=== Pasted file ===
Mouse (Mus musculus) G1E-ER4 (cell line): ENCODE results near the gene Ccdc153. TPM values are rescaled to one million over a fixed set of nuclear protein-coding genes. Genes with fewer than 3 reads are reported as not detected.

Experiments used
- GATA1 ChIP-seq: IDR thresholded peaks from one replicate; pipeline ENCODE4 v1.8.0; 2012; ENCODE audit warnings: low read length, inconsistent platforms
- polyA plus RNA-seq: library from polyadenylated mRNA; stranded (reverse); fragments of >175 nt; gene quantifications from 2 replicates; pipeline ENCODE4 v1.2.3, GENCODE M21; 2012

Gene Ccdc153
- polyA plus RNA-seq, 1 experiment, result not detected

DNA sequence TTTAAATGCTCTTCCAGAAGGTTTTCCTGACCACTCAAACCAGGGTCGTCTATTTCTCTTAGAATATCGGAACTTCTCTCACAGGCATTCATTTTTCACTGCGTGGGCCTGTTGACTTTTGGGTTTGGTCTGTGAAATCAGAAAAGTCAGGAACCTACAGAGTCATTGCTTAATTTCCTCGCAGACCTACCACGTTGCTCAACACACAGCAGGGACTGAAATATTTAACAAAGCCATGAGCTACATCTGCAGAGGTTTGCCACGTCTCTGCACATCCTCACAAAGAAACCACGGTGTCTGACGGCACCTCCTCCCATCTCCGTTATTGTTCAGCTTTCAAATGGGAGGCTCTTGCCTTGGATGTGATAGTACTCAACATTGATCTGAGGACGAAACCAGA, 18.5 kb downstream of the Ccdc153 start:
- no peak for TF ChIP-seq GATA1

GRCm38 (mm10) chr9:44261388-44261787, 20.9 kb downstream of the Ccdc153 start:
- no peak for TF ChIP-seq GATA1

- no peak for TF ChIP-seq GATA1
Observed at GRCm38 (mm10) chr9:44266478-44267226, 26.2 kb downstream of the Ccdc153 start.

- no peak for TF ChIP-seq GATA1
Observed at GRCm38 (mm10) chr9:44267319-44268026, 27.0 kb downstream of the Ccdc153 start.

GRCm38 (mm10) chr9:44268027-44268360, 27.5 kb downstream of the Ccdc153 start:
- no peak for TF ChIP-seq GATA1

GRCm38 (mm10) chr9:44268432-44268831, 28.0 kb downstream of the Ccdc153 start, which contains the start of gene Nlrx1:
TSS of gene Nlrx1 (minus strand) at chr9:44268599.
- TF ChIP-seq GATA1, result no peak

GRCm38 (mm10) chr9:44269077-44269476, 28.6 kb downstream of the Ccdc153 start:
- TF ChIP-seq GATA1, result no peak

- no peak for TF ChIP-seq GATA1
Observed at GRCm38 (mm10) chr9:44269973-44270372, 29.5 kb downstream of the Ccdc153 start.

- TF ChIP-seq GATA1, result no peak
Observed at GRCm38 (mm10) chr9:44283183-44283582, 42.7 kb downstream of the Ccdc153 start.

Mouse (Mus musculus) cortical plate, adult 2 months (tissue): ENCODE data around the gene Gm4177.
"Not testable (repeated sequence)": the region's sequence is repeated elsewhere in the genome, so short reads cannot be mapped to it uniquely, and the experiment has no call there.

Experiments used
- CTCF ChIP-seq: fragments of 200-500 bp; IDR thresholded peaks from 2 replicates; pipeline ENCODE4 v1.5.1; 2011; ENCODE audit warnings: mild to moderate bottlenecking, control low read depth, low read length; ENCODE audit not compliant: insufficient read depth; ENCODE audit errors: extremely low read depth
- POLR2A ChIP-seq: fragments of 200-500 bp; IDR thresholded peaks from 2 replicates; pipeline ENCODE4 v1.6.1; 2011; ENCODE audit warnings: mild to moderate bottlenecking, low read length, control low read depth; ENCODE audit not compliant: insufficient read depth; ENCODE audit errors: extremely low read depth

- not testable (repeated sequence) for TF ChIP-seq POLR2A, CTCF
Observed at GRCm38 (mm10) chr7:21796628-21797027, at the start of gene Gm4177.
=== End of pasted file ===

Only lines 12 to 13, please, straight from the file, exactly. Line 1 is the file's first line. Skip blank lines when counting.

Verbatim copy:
Observed at GRCm38 (mm10) chr9:44266478-44267226, 26.2 kb downstream of the Ccdc153 start.

- no peak for TF ChIP-seq GATA1